But I leave the numbers to him. He's fantastic with numbers. He gets one mistake a year, and he did it on the first hole at Sony this year, so we got it out of the way right away, so I think we're good for the rest of the year.
Q. What did he give you at Sony?
JERRY KELLY: I can't remember. I caught it, though, which was good. And I rarely catch it because I trust him so much that I let it go. But we were in the fairway for the first time on my first shot at the Sony on 1, and I think it was the difference between about, I don't know, for me it was probably 210 to 90 or something like that. I mean, it was a pretty good amount.
Q. He was just testing you.
JERRY KELLY: I'm guessing that's probably the case. He wouldn't have let me hit it. He would have said, no, no, just kidding. But I have full trust in him. I try to keep it visual for me, have him do all the arithmetic and things that would get me out of that side of the brain, keep myself in the visual side, and try to create.
Q. And I understand you haven't played the back nine, but is there a stretch of holes on the course that kind of jumps out at you that's particularly tough or interesting?
JERRY KELLY: No, I think it's all pin placement related. I think every hole could be difficult, depending on where they put the pins.
Some of the shorter, easier holes, there are going to be some spots where they put the pins where you're going to have to shy away from the pin, and if you take it on, you're going to have bogey, double an extreme possibility.
There's a few spots where you can go back and forth all day long that sooner or later you're going to have to take that chip where you go, okay, I should have done this with my first shot, but I'm going to chip my chip over here and chip a 20-footer and putt a 20-footer.
I'm not big on patience, and it's a patient golf course. It's hard for me to shoot away from pins. But I'm talking myself into it this week as I'm talking to you guys. I know what I need to do, and I just have to be smart.
Q. As you look at your game this year, handful of top 5s, what are you looking for in your game to maybe dial up a hair to get you a little closer?
JERRY KELLY: Yeah, I need to dial it up more than a hair. I'm on my third set of clubs this year, and I'm looking at trying even more shafts. Things are just getting a little heavy. I'm still using regular X1s at D0, so I try to make them as light as possible, but that makes them really stiff.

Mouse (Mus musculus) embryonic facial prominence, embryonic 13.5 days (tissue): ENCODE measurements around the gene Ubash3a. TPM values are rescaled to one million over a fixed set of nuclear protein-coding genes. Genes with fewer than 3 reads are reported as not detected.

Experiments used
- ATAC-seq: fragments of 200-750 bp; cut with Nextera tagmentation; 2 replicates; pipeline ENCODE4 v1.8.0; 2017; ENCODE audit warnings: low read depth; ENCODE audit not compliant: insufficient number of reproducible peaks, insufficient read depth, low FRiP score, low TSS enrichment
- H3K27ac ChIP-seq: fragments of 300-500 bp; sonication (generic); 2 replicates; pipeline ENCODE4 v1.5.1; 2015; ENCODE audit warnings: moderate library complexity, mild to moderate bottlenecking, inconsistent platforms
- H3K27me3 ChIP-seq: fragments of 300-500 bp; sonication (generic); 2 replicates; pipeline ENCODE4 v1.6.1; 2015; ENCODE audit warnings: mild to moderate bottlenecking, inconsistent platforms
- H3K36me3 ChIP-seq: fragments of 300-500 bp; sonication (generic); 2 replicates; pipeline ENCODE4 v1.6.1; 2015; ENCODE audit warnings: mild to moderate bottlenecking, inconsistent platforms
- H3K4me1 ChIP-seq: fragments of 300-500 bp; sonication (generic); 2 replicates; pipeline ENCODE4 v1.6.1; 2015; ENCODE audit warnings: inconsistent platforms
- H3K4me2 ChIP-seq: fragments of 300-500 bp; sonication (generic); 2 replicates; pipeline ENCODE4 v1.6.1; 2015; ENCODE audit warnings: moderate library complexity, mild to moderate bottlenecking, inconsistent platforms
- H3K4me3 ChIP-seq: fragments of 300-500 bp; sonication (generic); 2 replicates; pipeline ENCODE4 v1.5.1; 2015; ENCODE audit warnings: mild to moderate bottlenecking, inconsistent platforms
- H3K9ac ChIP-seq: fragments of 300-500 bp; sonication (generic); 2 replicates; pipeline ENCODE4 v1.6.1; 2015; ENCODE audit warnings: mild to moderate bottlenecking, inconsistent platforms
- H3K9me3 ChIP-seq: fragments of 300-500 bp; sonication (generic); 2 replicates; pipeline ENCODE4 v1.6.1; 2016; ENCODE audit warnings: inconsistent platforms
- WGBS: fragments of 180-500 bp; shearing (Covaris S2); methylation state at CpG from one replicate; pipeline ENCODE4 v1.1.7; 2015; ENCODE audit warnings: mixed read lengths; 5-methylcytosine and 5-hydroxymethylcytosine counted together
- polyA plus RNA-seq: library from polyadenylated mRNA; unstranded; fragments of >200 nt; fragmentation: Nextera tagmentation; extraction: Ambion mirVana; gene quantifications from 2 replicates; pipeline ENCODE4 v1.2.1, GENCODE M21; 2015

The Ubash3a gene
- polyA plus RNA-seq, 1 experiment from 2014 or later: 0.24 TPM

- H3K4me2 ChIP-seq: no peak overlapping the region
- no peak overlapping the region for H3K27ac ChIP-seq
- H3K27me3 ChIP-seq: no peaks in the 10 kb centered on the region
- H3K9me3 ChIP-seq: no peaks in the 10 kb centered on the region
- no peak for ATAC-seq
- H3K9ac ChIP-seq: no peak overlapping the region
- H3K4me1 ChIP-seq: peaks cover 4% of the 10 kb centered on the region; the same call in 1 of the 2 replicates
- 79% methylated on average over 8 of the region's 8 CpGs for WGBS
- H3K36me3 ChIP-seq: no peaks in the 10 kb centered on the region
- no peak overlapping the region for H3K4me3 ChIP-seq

I don't know how I'm still able to use them, but I can still make the ball click. I can still hit it where I want. It's just that I hit my shot and I go like this and then I go down to look at the flight that it actually is. My window is up there, but my ball is coming down here.
Whether that's speed or flex, I haven't quite figured out. Speed would be weight, and flex is flex. There's some dialing that I definitely need to do, but I'd like a stretch of me being healthy and strong to actually find out and work those in instead of working something weaker in because I'm hurt, and then by the time I get healthy, they don't work. That already happened once this year.
Q. You guys are coming off a major. Your good buddy there pulled away on Sunday. As well as you know him, what do you think inside him gives him that gear to kind of separate sometimes?
JERRY KELLY: I mean, yes, you all know him as the nicest guy possible. Oh, gosh, shy. But you've talked to him in the Ryder Cup situations, and you know how this burns. This game burns in him as hard as anybody, and he's seen the other side where he had those tough years.
It put a chip on his shoulder. Hey, I think it's still there because he didn't achieve the major that I think he really should have. I still think he should be looked at for Hall of Fame, just the same way he was looked at for the captaincy of the Ryder Cup.
I think what he has done within the game and the person he is within the game, I think it warrants that look. I'm glad the PGA of America saw it that way and gave him the Ryder Cup. I thought that was really cool and very deserving.
He's basically an animal out there. He really is. We are best of friends, like brothers, and you fight hardest against your brother. We want to beat each other so bad.
But that spurs us because we're truly happy with the other person's success, too. It's a great dynamic. It's really fun. I just wish I had more wins than he did.
Q. What are some of the names on the Alfred S. Bourne trophy that stand out to you?
JERRY KELLY: Hmm. I mean, the guys who paved the way, really. Byron, Hogan, I'm going to put Snead in there, Sarazen, right up to Palmer and Nicklaus. I was really lucky enough to meet all those guys and what they meant to me, and there are a lot of more current guys who when I came out were nice enough to actually smack me around when I was doing things wrong and teach me what the PGA TOUR is about. Those guys did it by example that we grew up learning about and knowing about.
History is great. I'd like to see this generation that's out there right now, there's some great still young guys who have been out here for a long time, and I think they're good stewards of the game, and I'd like to see them really impart to those coming up, the way that those guys that we cherished being out there with, that they did for us. I put that on those guys.
Q. If you win this week, where would you put the Alfred S. Bourne trophy?
JERRY KELLY: Wow, glass case above my front door maybe. No, I don't know. I'd definitely have it somewhere close by that I could see it every day. That's for sure. That's not something that I want to go to the next tournament and forget what just happened, forget the history that was made. I would much rather see that every day and remind myself because I'm one that can get caught up in the moment, in the present, in a bad way, and I want to look at that and feel good every time I do. Somewhere close.
Q. What's the biggest challenge of facing a course like this?
JERRY KELLY: Well, there's a two-parter right there. I feel like there's not a whole lot that I haven't faced in competition. The second part is, I know there's going to be something that I have no clue what it is that I haven't faced that I'm going to face. It's not what it is, it's how you handle it.
I'm all for it coming at me. Careful what I ask for, I know, right? But it is how you handle it, not what it is.